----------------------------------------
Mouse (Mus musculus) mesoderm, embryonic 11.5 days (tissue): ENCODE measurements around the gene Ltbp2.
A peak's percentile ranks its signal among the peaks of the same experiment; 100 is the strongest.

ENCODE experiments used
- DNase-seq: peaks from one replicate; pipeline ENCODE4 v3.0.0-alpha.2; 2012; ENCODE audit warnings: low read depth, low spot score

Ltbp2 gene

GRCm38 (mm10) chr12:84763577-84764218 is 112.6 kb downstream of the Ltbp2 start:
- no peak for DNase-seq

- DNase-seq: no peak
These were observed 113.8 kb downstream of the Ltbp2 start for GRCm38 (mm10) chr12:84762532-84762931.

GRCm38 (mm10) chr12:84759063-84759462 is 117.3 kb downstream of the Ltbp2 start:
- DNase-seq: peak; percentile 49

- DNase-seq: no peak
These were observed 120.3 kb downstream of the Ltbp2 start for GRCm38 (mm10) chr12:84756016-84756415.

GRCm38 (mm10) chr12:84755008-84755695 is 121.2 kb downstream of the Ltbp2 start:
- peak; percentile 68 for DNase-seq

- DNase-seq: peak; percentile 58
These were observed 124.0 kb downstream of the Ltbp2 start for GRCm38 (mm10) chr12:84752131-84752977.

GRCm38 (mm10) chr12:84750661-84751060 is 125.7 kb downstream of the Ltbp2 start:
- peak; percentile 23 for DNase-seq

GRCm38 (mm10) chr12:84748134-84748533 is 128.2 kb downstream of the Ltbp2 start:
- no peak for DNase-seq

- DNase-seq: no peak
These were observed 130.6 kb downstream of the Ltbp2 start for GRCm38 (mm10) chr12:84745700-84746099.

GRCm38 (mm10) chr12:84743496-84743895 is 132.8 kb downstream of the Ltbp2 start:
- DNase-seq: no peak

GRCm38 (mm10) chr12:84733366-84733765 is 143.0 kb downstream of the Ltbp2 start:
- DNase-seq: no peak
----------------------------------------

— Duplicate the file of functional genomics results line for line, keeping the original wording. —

Mouse (Mus musculus) mesoderm, embryonic 11.5 days (tissue): ENCODE measurements around the gene Ltbp2.
A peak's percentile ranks its signal among the peaks of the same experiment; 100 is the strongest.

ENCODE experiments used
- DNase-seq: peaks from one replicate; pipeline ENCODE4 v3.0.0-alpha.2; 2012; ENCODE audit warnings: low read depth, low spot score

Ltbp2 gene

GRCm38 (mm10) chr12:84763577-84764218 is 112.6 kb downstream of the Ltbp2 start:
- no peak for DNase-seq

- DNase-seq: no peak
These were observed 113.8 kb downstream of the Ltbp2 start for GRCm38 (mm10) chr12:84762532-84762931.

GRCm38 (mm10) chr12:84759063-84759462 is 117.3 kb downstream of the Ltbp2 start:
- DNase-seq: peak; percentile 49

- DNase-seq: no peak
These were observed 120.3 kb downstream of the Ltbp2 start for GRCm38 (mm10) chr12:84756016-84756415.

GRCm38 (mm10) chr12:84755008-84755695 is 121.2 kb downstream of the Ltbp2 start:
- peak; percentile 68 for DNase-seq

- DNase-seq: peak; percentile 58
These were observed 124.0 kb downstream of the Ltbp2 start for GRCm38 (mm10) chr12:84752131-84752977.

GRCm38 (mm10) chr12:84750661-84751060 is 125.7 kb downstream of the Ltbp2 start:
- peak; percentile 23 for DNase-seq

GRCm38 (mm10) chr12:84748134-84748533 is 128.2 kb downstream of the Ltbp2 start:
- no peak for DNase-seq

- DNase-seq: no peak
These were observed 130.6 kb downstream of the Ltbp2 start for GRCm38 (mm10) chr12:84745700-84746099.

GRCm38 (mm10) chr12:84743496-84743895 is 132.8 kb downstream of the Ltbp2 start:
- DNase-seq: no peak

GRCm38 (mm10) chr12:84733366-84733765 is 143.0 kb downstream of the Ltbp2 start:
- DNase-seq: no peak